KPMG’s Deal Thermometer indicates that the environment for M&A activity will remain moderately strong in chemicals.
Deal frenzy in the chemical sector continued with the top 10 announced deals exceeding $130 billion. Agrochemicals were the main focus area with two mega-mergers in the pipeline. Germany was among the most active countries with many of its major players pursuing strategic investments.
The wave of consolidation in the agrochemicals market continues. The deal frenzy started with the announced Dow DuPont Merger last year, followed by ChemChina bidding for Syngenta in Q1 2016.
Finally, Bayer AG announced a $62 billion acquisition of Monsanto Co. which would propel it to number 1 in the sector. The planned acquisition of Monsanto offers Bayer a complementary portfolio as Monsanto is the market leader in seeds.
The market consolidation followed a pronounced drop in sales last year. As revenues of the global agricultural industry fell by as much as 10% in 2015, farmers cut back on spending. Agrochemical sales declined in conjunction, putting all players under pressure. Selling a broad package of products is generally seen as a successful strategy for the future.
Smaller players in the market are acquisitive as well. CVR Partners L.P. completed the acquisition of Rentech Nitrogen Partners, L.P., a manufacturer of nitrogenous fertilizers, in Q2 2016. The deal is worth $0.8 billion and adds to CVR’s existing fertilizer portfolio.
Besides Bayer‘s blockbuster deal, other German chemical firms are active this year as well with a focus on high margin specialty segments.
BASF SE strengthens its position in the coatings market by announcing the $3.2 billion acquisition of Chemetall GmbH. Chemetall’s surface treatment solutions strategically complement BASF’s coatings business.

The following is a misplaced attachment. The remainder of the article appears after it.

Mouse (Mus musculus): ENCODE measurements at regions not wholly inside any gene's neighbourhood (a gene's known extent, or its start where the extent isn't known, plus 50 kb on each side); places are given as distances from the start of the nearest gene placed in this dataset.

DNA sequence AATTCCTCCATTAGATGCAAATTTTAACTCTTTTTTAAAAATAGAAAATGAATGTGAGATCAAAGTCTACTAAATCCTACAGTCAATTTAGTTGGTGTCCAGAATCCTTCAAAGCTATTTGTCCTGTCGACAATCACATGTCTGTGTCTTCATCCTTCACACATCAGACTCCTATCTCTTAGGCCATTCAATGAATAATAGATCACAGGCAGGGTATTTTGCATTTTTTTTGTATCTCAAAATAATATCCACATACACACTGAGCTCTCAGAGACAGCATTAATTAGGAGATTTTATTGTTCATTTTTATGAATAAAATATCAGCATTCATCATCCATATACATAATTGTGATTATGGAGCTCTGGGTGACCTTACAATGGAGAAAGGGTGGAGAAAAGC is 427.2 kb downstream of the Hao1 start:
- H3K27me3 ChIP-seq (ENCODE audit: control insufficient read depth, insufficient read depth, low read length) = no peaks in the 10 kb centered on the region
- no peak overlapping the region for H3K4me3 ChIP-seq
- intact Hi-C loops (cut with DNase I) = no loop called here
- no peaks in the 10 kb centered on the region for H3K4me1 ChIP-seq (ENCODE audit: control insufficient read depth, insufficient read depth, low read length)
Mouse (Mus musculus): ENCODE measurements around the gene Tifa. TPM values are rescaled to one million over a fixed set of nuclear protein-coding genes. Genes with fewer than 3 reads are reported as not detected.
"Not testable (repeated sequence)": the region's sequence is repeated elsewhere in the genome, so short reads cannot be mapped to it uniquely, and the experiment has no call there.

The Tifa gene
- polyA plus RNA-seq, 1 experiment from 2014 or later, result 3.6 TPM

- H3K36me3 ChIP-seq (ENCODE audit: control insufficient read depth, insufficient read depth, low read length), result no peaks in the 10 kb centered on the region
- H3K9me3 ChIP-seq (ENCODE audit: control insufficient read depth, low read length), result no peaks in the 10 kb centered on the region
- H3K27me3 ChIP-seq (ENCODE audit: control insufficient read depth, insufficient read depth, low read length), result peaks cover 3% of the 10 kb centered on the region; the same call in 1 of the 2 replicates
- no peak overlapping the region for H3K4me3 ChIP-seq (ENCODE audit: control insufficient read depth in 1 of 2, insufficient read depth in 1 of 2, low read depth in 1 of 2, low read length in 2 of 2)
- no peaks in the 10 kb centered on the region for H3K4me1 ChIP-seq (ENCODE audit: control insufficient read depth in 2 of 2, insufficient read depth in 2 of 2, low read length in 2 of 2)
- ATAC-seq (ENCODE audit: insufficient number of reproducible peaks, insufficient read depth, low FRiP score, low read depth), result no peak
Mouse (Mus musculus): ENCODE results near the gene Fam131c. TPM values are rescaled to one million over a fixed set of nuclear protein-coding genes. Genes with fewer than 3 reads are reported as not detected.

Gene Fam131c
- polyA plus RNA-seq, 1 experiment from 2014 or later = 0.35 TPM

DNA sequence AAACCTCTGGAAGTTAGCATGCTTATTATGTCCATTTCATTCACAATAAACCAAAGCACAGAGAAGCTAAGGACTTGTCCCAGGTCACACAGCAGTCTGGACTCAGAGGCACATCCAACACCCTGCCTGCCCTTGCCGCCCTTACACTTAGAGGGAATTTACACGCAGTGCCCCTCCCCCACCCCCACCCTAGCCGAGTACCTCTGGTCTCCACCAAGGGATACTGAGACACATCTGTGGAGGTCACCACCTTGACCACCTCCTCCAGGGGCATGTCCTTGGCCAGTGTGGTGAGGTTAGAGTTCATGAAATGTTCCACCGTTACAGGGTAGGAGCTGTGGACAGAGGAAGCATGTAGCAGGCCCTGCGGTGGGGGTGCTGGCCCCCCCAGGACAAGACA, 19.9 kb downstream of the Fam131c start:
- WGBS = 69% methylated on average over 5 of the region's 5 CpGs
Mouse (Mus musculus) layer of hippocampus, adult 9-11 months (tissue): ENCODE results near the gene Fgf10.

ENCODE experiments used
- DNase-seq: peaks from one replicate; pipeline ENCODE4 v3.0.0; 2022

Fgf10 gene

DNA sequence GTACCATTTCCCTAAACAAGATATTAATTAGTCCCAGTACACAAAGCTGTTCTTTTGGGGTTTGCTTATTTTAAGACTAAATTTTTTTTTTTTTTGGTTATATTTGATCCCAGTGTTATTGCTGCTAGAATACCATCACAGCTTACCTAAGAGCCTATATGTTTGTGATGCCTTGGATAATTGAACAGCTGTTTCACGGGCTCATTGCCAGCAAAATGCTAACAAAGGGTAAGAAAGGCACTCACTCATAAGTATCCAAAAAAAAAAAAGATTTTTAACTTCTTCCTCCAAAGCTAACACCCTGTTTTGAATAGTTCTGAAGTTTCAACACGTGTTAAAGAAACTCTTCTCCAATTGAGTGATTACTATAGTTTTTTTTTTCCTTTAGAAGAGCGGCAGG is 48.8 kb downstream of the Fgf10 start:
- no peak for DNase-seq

Evonik Industries AG offered to buy the performance materials unit from Air Products & Chemicals Inc. for $3.8 billion – the largest deal in its history. With 23% profit margin the targeted unit strengthens Evonik’s presence in the US market. The deal allows Air Products to divest non-core assets as planned in order to focus on industrial gases.
Lanxess AG placed a $0.2 billion bid for the Clean and Disinfect business of Chemours Co., serving its position in mid-sized, less cyclical markets which offer high margins. Lanxess also completed the formation of a joint venture for synthetic rubber with Saudi Aramco investing $1.3 billion for a 50%-stake.
Market turmoil in China significantly reduced M&A activity at the beginning of the year. However, as markets calmed, deals picked up and China regained its position as the most active country behind the US. The majority of the top Chinese deals are downstream on the value chain.
This is the case with CMOC Ltd., a subsidiary of China Molybdenum Co., Ltd. announcing the $1.5 billion acquisition of Anglo American PLC’s niobium and phosphates business based in Brazil. Thereby, China Molybdenum optimizes the structure of its foreign assets and underpins its position as a market leader. For Anglo, deleveraging is a main priority after stocks plummeted by 75% in 2015 due to concerns with its high level of indebtedness.
Chemical indices recovered from their losses at the beginning of the year with the S&P 500 Chemicals trading at +2.4% YTD. European (-3.2%) and Asian Bloomberg Chem (-3.1%) indices lost slightly in 2016.
Best performing companies among the largest chemical firms globally comprise DuPont’s spin-off Chemours Co. (+53.8%), Indorama Ventures PCL (+39.6%) and Lotte Chemical Corp. (+18.6%).
Asian stocks were hit hard by global market turmoil and sluggish demand. For example, Sinochem Corp. (-31.2%), Mitsubishi Chemical Holdings Corp. (-30.1%) and Sumitomo Chemical Co., Ltd. (-30.5%) recorded significant losses.